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The Right Path - The Book of Revelation

Week 14, 2018
Rick Joyner

Next we will cover Revelation 18:11-20, which continues with the prophecy of Babylon and how we should respond to this system:

And the merchants of the earth will weep and mourn over her, for no one buys their merchandise anymore:

merchandise of gold and silver, precious stones and pearls, fine linen and purple, silk and scarlet, every kind of citron wood, every kind of object of ivory, every kind of object of most precious wood, bronze, iron, and marble;

and cinnamon and incense, fragrant oil and frankincense, wine and oil, fine flour and wheat, cattle and sheep, horses and chariots, and bodies and souls of men.

The fruit that your soul longed for has gone from you, and all the things which are rich and splendid have gone from you, and you shall find them no more at all.

The merchants of these things, who became rich by her, will stand at a distance for fear of her torment, weeping and wailing,

and saying, 'Alas, alas, that great city that was clothed in fine linen, purple, and scarlet, and adorned with gold and precious stones and pearls!

For in one hour such great riches came to nothing.' Every shipmaster, all who travel by ship, sailors, and as many as trade on the sea, stood at a distance

and cried out when they saw the smoke of her burning, saying, 'What is like this great city?'

They threw dust on their heads and cried out, weeping and wailing, and saying, ďAlas, alas, that great city, in which all who had ships on the sea became rich by her wealth! For in one hour she is made desolate.'

"Rejoice over her, O heaven, and you holy apostles and prophets, for God has avenged you on her!" (NKJV)

This text especially focuses on the character of the counterfeit church as a major source of commerce. During the Middle Ages the church was not only a major source of commerce, but the primary source. There were others, but by far the church was the largest. There is nothing wrong with commerce, but it was something that the Lord rejected for His Fatherís house. This was probably because of how easily it corrupted the spiritual purity His house of prayer required.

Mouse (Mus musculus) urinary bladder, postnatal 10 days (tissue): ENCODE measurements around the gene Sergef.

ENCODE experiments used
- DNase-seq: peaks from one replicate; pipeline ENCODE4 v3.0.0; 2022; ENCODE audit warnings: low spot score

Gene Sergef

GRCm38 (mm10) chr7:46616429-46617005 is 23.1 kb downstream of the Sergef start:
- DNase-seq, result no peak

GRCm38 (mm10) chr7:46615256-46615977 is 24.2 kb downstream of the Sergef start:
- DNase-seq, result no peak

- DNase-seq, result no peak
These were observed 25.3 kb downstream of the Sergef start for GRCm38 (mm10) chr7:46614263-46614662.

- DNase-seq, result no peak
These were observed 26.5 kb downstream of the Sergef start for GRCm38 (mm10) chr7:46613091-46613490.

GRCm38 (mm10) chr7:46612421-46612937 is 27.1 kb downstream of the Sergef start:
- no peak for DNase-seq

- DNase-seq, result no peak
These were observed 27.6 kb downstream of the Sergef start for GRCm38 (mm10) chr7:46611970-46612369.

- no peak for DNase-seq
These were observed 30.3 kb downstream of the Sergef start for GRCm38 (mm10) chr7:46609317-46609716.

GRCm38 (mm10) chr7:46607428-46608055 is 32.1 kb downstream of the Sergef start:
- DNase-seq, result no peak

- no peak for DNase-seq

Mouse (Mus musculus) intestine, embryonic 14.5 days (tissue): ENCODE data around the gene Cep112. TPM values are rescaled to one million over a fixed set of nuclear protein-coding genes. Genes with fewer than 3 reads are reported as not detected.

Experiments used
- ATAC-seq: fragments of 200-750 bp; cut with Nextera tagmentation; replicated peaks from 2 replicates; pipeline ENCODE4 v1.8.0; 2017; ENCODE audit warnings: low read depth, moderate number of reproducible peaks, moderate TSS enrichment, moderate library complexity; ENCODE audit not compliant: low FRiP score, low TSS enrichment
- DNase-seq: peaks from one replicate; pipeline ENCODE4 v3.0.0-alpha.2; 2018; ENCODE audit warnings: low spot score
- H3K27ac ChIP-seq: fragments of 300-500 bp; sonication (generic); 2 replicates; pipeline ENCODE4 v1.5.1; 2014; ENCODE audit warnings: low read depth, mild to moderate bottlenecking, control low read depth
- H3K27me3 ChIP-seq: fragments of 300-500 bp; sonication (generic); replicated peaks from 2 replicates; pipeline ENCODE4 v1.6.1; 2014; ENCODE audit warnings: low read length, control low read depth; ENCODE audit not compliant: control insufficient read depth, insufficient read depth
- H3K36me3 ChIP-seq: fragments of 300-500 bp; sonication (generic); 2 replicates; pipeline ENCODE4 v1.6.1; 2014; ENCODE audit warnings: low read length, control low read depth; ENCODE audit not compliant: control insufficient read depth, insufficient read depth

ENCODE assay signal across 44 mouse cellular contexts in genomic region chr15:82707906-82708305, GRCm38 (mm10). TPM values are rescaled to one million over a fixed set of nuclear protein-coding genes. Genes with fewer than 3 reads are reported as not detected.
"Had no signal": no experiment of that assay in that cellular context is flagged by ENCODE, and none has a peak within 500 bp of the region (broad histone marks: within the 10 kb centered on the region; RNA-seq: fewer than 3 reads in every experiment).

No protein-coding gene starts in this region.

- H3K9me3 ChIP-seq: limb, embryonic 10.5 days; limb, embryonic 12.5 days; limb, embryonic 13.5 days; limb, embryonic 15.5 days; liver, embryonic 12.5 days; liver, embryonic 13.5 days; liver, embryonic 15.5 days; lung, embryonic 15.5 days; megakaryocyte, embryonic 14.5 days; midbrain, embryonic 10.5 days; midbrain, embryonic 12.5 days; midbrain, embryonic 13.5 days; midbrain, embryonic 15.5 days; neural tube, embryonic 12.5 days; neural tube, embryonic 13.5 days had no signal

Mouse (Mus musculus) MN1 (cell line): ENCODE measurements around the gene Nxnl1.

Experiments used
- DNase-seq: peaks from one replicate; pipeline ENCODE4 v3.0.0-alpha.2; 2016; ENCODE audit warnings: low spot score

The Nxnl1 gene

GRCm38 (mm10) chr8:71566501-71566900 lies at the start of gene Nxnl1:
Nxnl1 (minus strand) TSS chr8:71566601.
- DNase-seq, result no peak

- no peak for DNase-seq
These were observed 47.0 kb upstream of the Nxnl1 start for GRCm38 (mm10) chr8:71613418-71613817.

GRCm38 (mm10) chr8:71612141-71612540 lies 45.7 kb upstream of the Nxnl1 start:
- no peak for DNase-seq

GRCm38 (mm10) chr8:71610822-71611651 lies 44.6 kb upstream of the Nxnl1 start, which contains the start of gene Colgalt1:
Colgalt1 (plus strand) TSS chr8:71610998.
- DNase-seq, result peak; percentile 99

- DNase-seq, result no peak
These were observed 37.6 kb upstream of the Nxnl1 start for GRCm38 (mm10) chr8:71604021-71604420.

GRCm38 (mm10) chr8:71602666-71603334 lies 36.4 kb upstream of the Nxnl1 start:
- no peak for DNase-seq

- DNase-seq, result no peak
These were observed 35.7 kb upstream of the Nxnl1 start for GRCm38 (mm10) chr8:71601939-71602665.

The two pillars of the temple of Solomon were named after a priest and a businessman. Business was therefore intended to be a pillar in the temple as it represents basic human interchange. However, it is one thing to love and promote fair trade and commerce, and quite another to turn the church into a business. Doing this would bring in many with motives different from the holy purpose of the church, leading to idolatry. Remember that money is an ultimate idol of the human heart. An idol is both what we love more than God and what we put our trust in in more than God.

The corruption the church in the Middle Ages experienced when it was made into the state church and given political power was just as great. The church was intended to have prophetic influence with governments , culture, and commerce, but it lost its prophetic authority in these realms when it became part of them. Even worse, it drew into its leadership corrupt people who wanted to use the church to make money or promote their political ambitions.

These sources of corruption and compromise were so devastating that they quickly turned the church into the opposite of what she was called to be. This Mystery Babylon is called a harlot because she had many partners. Harlots give themselves for gain, not love, and that is what the counterfeit church became. There is more in Revelation about the corruption of this counterfeit church, but what should we do to avoid making our churches today into ďhouses of merchandise?Ē As one who writes and sells books, I have considered this issue deeply for over thirty years. I donít claim to have all of the answers, but I think Iíve learned some of them.